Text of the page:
The Fifth Down

President's column:
Not going away

So there I sat, the first media voice ever invited into the exclusive room full of millionaires known as the Southeastern Conference football coaches, and I wondered for a moment, "How did I get here?"

The answer: I opened my big mouth and wouldn't go away.

Thanks to Charles Bloom of the SEC, who's also the current president of CoSIDA, we were able to present a media policy to SEC football coaches at the league meetings in Destin, Fla., in late May.

In this issue of The Fifth Down:
President's column: Not going away
Football Forum begins dialogue
Football Forum transcripts
Preseason Watch Lists:
Outland Trophy
Bronko Nagurski Trophy
All-America Checklist (.pdf)

The coaches, naturally, hated the policy and shot it down, but the policy went to the SEC athletic directors. They tabled it until their August meeting. The best part about being in the meeting wasn't the fact we were trying to push a modest policy. It basically called for all league schools to conduct open scrim-mages if they also allowed other guests to watch and for all league schools to allow the media to talk to freshmen.

The second point became moot when Bloom discovered there's already an SEC by-law requiring all schools in all sports to make all student-athletes and coaches available after competition.

What I took away from the meeting, as well as the Football Forum conducted by the National Football Foundation (thank you Steve Hatchell!), was that media and coaches are finally getting chances to talk about the problems confronting both sides in the deteriorating relationship between the parties.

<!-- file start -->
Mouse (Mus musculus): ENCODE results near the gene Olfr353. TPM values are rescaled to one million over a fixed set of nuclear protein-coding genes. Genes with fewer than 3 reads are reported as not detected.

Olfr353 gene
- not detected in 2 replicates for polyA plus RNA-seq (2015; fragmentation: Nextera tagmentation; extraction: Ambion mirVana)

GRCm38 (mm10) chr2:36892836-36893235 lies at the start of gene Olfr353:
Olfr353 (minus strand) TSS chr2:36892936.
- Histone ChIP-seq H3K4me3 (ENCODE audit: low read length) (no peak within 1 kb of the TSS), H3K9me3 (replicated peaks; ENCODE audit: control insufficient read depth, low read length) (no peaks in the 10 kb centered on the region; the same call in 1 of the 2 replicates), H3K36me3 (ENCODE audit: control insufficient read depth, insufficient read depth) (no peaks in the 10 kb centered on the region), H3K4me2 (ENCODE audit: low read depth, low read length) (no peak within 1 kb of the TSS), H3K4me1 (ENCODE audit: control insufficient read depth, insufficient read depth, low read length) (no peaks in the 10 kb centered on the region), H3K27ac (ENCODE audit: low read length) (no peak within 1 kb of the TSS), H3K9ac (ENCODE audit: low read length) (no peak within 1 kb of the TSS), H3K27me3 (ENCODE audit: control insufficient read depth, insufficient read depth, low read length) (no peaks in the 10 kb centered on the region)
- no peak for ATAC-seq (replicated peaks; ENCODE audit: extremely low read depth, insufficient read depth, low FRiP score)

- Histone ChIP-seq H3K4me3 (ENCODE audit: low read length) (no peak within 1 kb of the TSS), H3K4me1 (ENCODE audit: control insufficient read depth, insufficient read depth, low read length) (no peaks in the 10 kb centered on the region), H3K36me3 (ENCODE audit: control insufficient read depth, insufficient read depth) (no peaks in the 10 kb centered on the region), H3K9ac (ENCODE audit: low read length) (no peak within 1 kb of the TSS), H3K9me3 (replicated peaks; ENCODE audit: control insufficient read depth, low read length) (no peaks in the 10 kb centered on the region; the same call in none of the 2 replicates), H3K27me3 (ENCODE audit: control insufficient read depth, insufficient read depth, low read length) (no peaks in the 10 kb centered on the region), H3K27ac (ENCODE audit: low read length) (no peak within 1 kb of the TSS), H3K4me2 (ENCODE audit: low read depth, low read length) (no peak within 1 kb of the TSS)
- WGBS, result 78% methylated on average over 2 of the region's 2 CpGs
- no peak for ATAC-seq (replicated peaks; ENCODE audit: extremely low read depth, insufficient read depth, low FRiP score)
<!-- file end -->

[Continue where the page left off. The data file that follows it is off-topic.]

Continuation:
The honest exchanges at the Football Forum, with coaches Jim Tressel of Ohio State, Tyrone Willingham of Washington, Mark Mangino of Kansas and Gary Patterson of TCU, as well as what I heard in a 45-minute meeting with SEC coaches, indicated both sides have a lot of work to do.

From our perspective, we see coaches as the most paranoid form of human life on our planet. They are afraid to let anyone around them talk, other than themselves. They believe that because of the Internet, blogs and chat rooms, anything said by them or anyone around them will be used against them.

The coaches said they aren't able to distinguish between legitimate media (beat writers who cover the team every day and attempt to report responsibly, professionally and ethically) and fly-by-night fan-based websites that seem to pop up weekly.

As Alabama coach Nick Saban said, "If we knew who we were letting in the scrimmage, we'd let them watch."

Also, the concern of most coaches is live reporting from scrimmages. This is a point I agree with. Imagine yourself as a parent of a player and you get a call from a friend who's reading a live Internet report from a scrimmage that your son has just torn up his knee, or even worse received a neck injury that looked severe.

That's something that shouldn't be reported until after the scrimmage and the school's trainer or head coach has had a chance to talk to the parent.

The FWAA needs to work with sports information directors about self-policing the zeal of some reporters who step over the bounds of journalist ethics.